Can someone offer some general Do's and Don'ts for tapping threads (internal)? I just picked up a tap set to clean up some master cylinder threads, but have already made a mess of things.
Here are some questions:
1. Can I use an electric drill to tap threads? I'm guessing "no" but I'd like to hear it (and why)from someone who knows these things.
2. What is the best lubricant to use when tapping? PB Blaster? Something else?
3. If I fu-bar my threads, can I plug the hole with JB Weld and try it again? If not JB, is there something else that's workable?
4. I'm assuming that the "proper tap size" is equivalent to the bolt that would go in the hole - e.g., if the bolt is a 5mm x .80, I need a tap that's labeled as such. I'm reading this little Sears guide and it's suggesting...I'm not sure what, but I want to make sure there's no trick to selecting the right tap.
Thanks in advance!
1. No. The electric drill will probably turn the tap too fast, either causing it to wallow out the hole or possibly snap the tap off. The tap is hardened steel, but is comparitively brittle. The tap set should come with a T handle for turning the taps by hand once the hole has been drilled to the proper diameter. The T handle helps keep the tap from getting off vertical. An adjustable wrench can be used to turn the tap, but it increases the chances of not tapping the threads straight.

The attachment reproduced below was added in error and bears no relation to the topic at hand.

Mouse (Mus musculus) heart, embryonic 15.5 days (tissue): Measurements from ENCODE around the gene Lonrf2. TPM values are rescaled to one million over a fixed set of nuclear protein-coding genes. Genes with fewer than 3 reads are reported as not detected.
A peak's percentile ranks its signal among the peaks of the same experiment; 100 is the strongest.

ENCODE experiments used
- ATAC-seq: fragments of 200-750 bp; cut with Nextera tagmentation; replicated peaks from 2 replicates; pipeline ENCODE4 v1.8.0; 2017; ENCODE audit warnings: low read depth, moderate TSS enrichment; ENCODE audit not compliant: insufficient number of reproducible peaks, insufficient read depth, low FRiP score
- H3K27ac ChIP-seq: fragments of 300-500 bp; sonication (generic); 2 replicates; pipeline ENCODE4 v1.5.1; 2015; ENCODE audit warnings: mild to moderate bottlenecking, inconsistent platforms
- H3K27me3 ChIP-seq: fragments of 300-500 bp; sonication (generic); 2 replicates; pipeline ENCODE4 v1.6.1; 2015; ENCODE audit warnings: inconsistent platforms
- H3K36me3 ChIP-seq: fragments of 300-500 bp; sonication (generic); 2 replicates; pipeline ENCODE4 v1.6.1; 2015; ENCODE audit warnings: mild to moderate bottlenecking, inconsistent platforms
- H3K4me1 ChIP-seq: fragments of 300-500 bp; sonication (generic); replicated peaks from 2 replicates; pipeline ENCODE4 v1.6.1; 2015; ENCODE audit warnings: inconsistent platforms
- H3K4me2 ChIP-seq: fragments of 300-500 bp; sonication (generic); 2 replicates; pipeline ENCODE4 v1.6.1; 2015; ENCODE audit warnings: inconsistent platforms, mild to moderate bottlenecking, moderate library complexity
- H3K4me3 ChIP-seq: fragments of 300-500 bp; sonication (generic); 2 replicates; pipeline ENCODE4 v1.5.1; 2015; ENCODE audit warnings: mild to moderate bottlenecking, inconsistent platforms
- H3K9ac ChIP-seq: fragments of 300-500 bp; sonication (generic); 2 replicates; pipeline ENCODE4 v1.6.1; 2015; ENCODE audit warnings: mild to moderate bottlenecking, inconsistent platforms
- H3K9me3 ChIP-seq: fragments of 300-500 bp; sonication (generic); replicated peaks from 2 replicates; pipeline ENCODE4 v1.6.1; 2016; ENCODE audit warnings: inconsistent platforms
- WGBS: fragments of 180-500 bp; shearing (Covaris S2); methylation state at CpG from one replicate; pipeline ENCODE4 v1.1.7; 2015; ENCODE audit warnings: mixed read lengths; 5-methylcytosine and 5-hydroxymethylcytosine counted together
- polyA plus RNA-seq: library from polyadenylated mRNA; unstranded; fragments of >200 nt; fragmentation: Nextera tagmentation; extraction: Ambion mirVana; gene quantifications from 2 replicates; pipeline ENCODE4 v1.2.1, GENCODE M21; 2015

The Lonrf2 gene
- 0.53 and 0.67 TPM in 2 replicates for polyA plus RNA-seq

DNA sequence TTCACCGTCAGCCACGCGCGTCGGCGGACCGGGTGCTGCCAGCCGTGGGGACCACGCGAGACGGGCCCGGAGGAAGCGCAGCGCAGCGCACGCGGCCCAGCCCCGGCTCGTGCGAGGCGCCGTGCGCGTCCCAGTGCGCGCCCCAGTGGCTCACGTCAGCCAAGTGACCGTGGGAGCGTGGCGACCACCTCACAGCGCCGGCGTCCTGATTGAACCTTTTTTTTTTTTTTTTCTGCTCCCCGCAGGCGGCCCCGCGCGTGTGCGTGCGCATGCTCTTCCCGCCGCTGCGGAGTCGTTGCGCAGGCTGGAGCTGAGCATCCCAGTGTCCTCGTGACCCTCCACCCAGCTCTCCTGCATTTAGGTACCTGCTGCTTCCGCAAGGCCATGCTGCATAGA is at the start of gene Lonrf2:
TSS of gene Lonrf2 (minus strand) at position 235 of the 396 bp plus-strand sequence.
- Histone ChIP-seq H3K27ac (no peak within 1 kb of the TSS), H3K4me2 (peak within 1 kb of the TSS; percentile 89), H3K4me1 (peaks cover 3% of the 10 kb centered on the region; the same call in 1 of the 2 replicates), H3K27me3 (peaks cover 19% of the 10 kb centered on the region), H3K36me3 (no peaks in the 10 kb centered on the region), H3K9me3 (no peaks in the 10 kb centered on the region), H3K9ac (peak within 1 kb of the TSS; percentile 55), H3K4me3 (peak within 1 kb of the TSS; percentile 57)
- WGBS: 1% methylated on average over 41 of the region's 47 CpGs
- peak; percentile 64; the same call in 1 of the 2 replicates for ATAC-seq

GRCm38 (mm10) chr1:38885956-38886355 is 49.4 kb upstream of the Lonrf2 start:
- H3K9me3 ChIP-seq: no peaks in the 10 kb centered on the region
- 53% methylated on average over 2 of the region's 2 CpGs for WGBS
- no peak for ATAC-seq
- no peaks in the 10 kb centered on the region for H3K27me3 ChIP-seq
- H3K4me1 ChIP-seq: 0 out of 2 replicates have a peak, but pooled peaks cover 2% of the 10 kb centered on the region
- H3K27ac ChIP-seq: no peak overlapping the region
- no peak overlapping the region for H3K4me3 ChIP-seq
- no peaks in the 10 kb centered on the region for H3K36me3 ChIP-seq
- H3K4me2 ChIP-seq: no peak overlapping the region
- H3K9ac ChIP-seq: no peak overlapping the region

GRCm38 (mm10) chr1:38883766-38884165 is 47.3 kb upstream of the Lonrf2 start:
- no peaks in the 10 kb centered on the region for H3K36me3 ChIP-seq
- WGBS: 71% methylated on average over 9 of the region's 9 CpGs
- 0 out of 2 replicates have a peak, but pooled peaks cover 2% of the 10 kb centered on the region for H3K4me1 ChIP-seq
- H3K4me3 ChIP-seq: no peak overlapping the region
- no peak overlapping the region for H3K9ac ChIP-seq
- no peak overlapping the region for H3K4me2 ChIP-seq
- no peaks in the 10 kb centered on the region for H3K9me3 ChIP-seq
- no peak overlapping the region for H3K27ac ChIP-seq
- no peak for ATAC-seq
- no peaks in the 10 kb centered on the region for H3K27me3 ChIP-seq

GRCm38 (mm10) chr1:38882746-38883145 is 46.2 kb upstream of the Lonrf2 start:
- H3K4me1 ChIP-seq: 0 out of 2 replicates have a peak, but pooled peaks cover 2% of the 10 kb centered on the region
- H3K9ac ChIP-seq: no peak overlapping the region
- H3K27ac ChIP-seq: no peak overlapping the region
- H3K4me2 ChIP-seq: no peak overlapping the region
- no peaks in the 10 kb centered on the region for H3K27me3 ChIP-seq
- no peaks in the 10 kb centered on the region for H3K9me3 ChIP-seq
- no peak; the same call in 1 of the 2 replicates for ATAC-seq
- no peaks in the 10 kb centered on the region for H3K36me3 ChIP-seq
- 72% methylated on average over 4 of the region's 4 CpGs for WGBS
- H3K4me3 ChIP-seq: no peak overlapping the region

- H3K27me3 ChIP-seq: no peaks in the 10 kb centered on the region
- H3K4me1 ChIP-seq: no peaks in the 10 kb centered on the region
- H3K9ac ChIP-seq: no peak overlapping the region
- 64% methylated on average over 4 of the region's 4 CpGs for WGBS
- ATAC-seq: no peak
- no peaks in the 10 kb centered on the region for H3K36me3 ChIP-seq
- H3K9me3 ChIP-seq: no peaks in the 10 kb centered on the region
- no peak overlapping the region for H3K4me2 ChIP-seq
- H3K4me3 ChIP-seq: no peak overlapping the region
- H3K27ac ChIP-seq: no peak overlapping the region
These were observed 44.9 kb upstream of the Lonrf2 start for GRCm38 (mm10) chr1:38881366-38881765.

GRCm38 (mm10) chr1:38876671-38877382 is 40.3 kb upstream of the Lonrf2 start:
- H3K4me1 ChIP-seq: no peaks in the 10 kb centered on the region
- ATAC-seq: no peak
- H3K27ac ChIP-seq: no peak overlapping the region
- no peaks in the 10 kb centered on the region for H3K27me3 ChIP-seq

2. They make (thread) cutting oil, but almost any fluid will suffice when cutting threads by hand. I've used penetrating fluid, 3-in-1 oil, and automotive oil. Anything to make turning the tap and cutting the threads easier.
3. Not sure about JB Weld, but it might work if you can get all the oil out and the hole properly cleaned first. Brake or carb cleaner might work. They make a material you can mix, pour into the buggered hole, coat the bolt with a supplied releaser, and thread the bolt into the hole. Think you leave the bolt in until the product dries. Might be called ThreadRestorer or something like that. But you can only apply 80% of the recommended torque to threads treated with this product IIRC. Another alternative is go up one size in tap and bolt, if that is an option.
4. Yes, the tap and bolt need to be the same. As mentioned above, if starting from a solid block of metal, the thread hole needs to be drilled to a certain diameter. Not too small to allow the tap to work properly, and not so large that the threads on the bolt will not fully engage in the cut threads. The hole would need to be drilled square, which is difficult with a hand held drill.
Hope this helps.
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